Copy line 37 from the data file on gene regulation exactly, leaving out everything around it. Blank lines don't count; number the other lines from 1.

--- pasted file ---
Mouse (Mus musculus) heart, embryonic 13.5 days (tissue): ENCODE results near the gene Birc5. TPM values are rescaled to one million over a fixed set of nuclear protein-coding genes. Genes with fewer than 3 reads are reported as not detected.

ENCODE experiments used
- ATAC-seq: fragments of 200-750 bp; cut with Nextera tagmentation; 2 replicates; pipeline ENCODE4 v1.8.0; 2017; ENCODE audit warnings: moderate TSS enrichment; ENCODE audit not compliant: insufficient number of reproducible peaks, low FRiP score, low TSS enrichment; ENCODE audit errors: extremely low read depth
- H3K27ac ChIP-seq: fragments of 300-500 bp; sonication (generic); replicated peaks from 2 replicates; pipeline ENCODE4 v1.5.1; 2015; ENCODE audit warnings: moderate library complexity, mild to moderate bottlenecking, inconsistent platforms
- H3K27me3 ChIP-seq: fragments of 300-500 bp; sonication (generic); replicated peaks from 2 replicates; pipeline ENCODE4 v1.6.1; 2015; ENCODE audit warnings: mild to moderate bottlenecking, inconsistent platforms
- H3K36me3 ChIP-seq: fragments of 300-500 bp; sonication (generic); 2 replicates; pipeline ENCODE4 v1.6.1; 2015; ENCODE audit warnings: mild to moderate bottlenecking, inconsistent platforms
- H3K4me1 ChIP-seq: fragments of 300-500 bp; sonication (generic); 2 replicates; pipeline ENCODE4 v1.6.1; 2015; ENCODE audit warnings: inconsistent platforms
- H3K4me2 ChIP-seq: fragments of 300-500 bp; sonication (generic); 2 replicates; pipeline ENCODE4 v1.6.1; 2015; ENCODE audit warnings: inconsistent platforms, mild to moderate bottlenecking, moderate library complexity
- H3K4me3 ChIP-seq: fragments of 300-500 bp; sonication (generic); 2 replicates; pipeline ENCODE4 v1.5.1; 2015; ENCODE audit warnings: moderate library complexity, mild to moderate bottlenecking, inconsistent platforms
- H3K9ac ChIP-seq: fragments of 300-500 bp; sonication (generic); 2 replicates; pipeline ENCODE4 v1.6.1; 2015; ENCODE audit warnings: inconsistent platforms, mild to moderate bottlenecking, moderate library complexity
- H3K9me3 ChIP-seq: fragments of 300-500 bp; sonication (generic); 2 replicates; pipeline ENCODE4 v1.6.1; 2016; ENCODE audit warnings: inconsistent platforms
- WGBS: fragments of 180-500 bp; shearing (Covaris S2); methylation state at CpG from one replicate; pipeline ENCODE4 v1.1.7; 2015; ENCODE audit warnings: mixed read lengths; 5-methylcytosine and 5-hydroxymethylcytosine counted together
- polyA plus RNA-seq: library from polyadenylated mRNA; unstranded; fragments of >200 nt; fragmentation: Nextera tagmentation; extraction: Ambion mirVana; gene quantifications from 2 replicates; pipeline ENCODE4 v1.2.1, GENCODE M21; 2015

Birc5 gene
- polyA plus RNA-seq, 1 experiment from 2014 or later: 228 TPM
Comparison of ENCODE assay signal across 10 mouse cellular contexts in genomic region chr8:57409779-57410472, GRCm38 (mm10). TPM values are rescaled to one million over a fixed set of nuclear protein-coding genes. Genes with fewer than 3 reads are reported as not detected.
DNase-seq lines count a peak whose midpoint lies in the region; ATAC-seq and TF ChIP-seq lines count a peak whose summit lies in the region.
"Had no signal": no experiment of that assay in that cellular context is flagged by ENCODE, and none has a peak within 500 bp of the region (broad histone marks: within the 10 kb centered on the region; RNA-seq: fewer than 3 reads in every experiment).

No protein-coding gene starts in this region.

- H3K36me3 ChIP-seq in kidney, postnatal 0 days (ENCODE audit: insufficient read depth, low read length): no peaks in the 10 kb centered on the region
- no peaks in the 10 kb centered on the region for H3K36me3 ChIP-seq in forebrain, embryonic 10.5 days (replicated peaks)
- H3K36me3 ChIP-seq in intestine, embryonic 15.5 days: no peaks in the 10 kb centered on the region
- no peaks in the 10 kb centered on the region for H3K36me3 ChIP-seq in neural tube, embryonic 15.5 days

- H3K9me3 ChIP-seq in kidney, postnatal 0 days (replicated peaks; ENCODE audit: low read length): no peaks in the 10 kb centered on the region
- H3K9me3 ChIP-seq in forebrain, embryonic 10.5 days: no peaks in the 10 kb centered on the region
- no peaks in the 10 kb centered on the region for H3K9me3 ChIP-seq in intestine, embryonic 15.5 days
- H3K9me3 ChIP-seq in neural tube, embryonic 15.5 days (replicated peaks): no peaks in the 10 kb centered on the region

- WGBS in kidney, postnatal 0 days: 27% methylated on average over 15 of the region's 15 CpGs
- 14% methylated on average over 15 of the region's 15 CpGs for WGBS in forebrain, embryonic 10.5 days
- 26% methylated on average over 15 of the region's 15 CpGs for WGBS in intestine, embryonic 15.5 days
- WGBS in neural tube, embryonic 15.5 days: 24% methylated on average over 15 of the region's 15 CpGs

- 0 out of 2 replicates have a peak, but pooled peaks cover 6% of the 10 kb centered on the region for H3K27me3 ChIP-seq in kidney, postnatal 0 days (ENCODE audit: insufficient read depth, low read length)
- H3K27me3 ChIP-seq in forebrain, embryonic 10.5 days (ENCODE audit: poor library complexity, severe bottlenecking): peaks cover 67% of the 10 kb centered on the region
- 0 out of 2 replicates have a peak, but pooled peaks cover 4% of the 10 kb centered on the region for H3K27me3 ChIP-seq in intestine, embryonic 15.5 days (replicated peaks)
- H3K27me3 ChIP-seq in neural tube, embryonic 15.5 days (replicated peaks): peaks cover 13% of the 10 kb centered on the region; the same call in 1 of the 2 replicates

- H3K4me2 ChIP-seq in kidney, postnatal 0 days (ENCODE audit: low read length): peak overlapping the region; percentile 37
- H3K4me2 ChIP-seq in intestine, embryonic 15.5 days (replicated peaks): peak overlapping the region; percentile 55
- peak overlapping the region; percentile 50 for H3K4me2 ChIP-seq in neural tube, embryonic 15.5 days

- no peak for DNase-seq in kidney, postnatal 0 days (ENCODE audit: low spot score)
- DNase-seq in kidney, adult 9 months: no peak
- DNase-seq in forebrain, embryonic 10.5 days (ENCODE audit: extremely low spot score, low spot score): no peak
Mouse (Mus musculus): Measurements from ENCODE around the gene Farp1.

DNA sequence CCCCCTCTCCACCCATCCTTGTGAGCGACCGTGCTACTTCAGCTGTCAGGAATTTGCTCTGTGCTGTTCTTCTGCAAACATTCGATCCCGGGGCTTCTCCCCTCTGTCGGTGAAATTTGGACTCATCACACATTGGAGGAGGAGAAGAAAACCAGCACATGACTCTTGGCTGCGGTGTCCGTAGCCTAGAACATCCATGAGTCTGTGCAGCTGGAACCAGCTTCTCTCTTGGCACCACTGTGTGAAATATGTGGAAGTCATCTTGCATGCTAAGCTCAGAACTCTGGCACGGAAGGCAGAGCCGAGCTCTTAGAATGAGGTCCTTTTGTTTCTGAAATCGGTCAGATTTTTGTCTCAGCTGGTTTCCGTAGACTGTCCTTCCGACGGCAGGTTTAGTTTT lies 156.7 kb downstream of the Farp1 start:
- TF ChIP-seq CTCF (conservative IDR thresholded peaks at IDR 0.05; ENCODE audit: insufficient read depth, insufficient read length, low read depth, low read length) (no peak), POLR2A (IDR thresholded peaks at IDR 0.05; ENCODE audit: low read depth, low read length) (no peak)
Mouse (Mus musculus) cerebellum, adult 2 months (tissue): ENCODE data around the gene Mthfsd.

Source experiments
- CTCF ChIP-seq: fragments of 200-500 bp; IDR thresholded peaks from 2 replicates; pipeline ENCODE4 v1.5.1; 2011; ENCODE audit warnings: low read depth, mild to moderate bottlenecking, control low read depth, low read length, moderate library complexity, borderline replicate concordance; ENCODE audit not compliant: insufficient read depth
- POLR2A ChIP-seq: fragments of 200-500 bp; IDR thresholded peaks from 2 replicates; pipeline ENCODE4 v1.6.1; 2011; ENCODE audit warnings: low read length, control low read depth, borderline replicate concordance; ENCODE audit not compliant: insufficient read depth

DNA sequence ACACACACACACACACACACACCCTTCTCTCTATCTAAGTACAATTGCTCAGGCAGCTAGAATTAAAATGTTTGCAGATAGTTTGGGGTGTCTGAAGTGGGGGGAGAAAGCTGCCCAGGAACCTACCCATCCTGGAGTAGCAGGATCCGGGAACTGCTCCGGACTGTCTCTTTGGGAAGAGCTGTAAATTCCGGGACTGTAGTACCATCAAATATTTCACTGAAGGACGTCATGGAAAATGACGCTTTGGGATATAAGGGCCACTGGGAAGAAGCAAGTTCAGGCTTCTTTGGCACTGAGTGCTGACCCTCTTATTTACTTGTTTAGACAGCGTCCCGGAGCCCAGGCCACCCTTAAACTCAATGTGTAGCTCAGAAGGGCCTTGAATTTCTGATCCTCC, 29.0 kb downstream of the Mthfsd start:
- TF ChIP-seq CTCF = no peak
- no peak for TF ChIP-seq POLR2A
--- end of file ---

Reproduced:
- H3K4me2 ChIP-seq in intestine, embryonic 15.5 days (replicated peaks): peak overlapping the region; percentile 55